Essential Grime Books featuring @WileyUpdates @Stormzy and more
Author: Daniel David | Thursday 14th November 2019
With Wretch 32’s Rapthology book being released next week, he adds to what is a steadily building library of Grime books.
Wretch’s book has been described as part autobiography, part guidebook and part cultural history, as not only does he talk about his life, he also covers how he goes about writing songs and also songs from the past 30 years that mean a lot to him.
Over the past few years, we have seen books covering the forming of the genre, essential songs, the socio-political aspects around the genre, and biographies from key figures. And as the genre continues to grow and expand, I am sure we will see more writers and artists release
This is Grime by Hattie Collins and Olivia Rose
Put together by legendary grime journalist Hattie Collins and with photos from Olivia Rose, this oral history tells the story of grime from its early days up until 2016 when the book was released. Covering everything from Channel U, raves, Rhythm Division, DVDs, the early grime blog scene and forums and with input from Dizzee, Kano, Wiley, JME, Stormzy, Jammer and even Crazy Titch, this book is essential. The book even goes a step further, highlighting the behind the scene staff including managers, A&Rs, journalists and photographers. Grime has always been more than just about the music, it is a culture, and it is only right different parts of that genre are highlighted.
This book is special because it is the story of grime told by those who formed, who are part of it and who are influenced by it. And that makes the book personal, reading how these artists interact with each other is one of my favourite parts of the book.
Hold Tight: Black Masculinity, Millennials and the Meaning of Grime by Jeffrey Boakye
I picked this book up by chance after seeing it in Waterstones in Reading and couldn’t put it down. Jeffrey Boakye has put together a tome of essential grime songs and used them as a launching point to discuss the social context around the song. For those who grew up in the early days of grime, reading about these songs immediately takes you back. Starting with Amen, Brother by The Winstons, Boakye draws a line through the songs that influenced the genre, everything from Cutty Ranks to London Posse then to Pay As U Go, So Solid and Ms. Dynamite until finally the genre of grime emerges with Pulse X by Musical Mob and Creeper by Danny Weed. The revised edition goes all the way up to 2018, and the book includes essays on over 70 songs,with essays on classics like Lethal B’s Pow, Mr. Wong’s Orchestra Boroughs, Kano’s P’s and Q’s, Tempa T’s Next Hype, Skepta’s Shutdown, AJ Tracey and Dave’s Thiago Silva, and Ghetts’ The Cypher amongst many others. The 2 part essay on Too Many Man is hilarious. Albums also get a look in with Wiley’s Godfather and Stormzy’s Gang Signs and Prayers getting coverage.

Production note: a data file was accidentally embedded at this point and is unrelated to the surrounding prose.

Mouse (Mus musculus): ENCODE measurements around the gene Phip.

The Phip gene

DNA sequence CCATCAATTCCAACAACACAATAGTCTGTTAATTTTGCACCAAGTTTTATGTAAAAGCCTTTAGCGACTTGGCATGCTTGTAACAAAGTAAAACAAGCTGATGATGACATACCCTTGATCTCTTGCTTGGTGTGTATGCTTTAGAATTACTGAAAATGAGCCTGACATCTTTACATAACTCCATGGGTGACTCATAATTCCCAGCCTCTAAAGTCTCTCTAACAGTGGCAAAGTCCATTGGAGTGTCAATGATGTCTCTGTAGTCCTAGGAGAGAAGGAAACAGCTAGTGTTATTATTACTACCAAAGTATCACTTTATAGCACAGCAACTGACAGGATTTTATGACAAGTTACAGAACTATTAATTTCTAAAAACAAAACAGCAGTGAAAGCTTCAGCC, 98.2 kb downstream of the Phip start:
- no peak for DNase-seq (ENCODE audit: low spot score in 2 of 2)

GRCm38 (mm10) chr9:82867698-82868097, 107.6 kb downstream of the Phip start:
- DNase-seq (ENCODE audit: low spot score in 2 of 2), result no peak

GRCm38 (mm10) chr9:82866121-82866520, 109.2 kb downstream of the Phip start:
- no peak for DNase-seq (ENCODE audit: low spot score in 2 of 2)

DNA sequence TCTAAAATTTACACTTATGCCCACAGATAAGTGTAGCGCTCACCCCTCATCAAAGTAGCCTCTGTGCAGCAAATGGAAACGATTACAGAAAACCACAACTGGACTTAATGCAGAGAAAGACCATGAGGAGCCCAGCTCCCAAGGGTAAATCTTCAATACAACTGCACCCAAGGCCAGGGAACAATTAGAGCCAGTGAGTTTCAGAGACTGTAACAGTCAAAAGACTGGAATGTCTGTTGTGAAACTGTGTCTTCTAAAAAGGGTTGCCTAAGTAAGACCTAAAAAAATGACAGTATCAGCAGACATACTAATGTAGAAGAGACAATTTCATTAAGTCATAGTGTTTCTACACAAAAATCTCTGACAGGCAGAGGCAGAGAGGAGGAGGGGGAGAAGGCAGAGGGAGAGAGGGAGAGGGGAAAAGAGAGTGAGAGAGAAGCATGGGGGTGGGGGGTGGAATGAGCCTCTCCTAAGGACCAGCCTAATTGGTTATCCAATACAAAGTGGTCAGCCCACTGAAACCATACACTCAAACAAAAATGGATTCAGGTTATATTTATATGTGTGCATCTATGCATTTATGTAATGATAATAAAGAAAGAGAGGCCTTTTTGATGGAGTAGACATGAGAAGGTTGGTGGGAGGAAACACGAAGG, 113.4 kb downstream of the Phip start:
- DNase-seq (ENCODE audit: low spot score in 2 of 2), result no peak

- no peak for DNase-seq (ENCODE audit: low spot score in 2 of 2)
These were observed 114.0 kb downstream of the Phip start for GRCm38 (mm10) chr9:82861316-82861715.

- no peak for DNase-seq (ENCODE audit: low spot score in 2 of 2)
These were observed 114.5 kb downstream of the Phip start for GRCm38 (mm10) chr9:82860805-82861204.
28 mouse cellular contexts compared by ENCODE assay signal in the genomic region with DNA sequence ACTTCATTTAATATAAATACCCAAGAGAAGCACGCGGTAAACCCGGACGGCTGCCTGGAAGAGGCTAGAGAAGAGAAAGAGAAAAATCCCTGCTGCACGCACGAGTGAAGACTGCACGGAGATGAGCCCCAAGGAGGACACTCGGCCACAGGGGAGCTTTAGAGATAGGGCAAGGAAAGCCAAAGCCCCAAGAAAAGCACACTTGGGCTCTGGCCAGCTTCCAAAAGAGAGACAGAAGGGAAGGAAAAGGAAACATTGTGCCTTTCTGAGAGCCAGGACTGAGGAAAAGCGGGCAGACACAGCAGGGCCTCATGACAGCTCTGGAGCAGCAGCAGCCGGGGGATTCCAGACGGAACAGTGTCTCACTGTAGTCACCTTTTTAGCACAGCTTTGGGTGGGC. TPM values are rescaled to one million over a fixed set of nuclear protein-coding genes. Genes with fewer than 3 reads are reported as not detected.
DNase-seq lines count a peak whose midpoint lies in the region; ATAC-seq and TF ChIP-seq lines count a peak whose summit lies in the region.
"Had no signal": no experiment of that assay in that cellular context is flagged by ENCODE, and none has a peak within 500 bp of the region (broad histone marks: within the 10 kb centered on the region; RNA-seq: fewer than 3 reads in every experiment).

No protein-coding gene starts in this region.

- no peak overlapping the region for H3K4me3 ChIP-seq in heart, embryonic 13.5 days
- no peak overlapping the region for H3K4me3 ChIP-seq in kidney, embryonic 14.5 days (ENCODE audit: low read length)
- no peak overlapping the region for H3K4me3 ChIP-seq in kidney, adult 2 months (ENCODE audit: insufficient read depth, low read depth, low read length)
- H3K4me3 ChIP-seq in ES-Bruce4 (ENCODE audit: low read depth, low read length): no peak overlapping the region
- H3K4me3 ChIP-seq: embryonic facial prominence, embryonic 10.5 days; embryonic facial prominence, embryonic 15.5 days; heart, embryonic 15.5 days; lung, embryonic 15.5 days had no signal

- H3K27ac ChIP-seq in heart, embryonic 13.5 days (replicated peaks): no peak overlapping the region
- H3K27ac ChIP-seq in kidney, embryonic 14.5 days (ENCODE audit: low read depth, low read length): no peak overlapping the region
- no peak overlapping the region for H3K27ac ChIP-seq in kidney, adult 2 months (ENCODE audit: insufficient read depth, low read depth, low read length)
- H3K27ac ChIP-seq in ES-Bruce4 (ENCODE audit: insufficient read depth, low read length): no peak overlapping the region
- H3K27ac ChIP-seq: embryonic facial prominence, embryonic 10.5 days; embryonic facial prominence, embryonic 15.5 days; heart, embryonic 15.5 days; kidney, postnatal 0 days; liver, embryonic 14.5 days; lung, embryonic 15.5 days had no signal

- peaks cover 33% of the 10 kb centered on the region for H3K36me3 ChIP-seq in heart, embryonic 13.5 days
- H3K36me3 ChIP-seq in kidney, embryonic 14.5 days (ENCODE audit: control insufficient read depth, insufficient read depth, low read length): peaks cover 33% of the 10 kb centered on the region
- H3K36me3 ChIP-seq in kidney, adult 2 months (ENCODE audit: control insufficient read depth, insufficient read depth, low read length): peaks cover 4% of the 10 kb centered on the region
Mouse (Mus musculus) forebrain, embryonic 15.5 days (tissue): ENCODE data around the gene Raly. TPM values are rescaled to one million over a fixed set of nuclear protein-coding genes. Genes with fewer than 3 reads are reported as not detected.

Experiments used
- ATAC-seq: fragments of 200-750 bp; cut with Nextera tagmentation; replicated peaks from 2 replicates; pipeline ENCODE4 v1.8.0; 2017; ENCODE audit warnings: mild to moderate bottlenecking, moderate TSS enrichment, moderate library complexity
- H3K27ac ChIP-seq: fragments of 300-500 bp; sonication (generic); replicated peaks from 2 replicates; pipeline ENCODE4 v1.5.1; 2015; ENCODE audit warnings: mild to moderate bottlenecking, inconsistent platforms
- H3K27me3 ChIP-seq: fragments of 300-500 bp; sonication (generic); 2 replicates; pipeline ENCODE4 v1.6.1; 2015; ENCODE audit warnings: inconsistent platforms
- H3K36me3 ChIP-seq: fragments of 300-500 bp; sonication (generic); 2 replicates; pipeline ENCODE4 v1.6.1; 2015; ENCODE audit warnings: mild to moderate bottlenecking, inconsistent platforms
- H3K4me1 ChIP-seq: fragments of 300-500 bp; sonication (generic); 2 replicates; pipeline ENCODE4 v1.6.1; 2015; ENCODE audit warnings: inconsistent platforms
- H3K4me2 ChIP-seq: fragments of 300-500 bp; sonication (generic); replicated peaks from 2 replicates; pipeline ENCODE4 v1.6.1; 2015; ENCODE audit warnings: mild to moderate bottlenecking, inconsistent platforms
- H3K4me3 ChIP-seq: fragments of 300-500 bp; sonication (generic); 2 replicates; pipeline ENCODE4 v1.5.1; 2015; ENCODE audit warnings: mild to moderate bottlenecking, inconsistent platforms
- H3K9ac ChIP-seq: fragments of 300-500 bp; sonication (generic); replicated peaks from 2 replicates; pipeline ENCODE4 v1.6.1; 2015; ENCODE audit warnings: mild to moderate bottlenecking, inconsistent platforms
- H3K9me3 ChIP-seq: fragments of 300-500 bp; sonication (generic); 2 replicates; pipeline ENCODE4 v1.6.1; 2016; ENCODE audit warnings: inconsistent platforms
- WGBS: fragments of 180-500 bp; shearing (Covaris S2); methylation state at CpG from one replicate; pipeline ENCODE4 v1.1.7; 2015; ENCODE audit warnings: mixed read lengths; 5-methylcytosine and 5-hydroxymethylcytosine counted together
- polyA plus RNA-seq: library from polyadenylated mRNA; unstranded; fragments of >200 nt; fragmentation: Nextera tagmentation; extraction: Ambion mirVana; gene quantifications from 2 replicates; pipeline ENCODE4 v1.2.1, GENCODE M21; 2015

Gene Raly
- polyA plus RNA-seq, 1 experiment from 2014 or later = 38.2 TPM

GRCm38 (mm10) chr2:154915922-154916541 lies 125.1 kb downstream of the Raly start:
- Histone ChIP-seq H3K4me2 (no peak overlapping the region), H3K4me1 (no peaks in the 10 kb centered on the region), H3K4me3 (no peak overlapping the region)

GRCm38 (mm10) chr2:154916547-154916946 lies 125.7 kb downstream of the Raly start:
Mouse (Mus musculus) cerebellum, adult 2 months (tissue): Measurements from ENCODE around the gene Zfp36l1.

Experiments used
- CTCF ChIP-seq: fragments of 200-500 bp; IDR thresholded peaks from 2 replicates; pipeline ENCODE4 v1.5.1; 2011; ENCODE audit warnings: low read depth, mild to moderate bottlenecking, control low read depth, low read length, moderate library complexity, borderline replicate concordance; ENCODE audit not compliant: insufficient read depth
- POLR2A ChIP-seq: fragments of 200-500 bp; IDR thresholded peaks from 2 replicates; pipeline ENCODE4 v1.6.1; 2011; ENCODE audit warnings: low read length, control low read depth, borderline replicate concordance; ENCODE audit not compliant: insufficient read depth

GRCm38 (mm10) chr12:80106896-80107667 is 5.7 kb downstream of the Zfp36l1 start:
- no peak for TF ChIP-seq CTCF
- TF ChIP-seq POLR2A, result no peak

Funny, insightful and relevant, Boakye’s book is an amazing timeline through Black British music.
If you do get this, make sure you get the revised edition, which features even more analysis of songs.
Inner City Pressure by Dan Hancox
London is intrinsic to the story of Grime, East London in particular. And in Dan Hancox’s Inner City Pressure, this is really highlighted. Charting the story of Grime from its humble beginnings in E3, the birth of the genre from disenfranchised youth, to where it is now, one of the dominant genres in the UK, Hancox describes the seemingly insurmountable odds that the genre and its artists faced to get where they are today, having to jump over hurdles like ASBOs for pirate radio, Form 696 stopping live shows, closing down of youth clubs, gentrification and more. Hancox’s book is as much a story of grime as it is of the city that birthed it, painting a picture of a city that has changed, and continues to change, so much over the last 16 years. Hancox frames grime within the wider context of what was going on in the city including gentrification, new Labour, the 2011 riots, Grenfell and Grime4Corbyn, Hancox book is essential reading for those interested in the sociology behind the genre.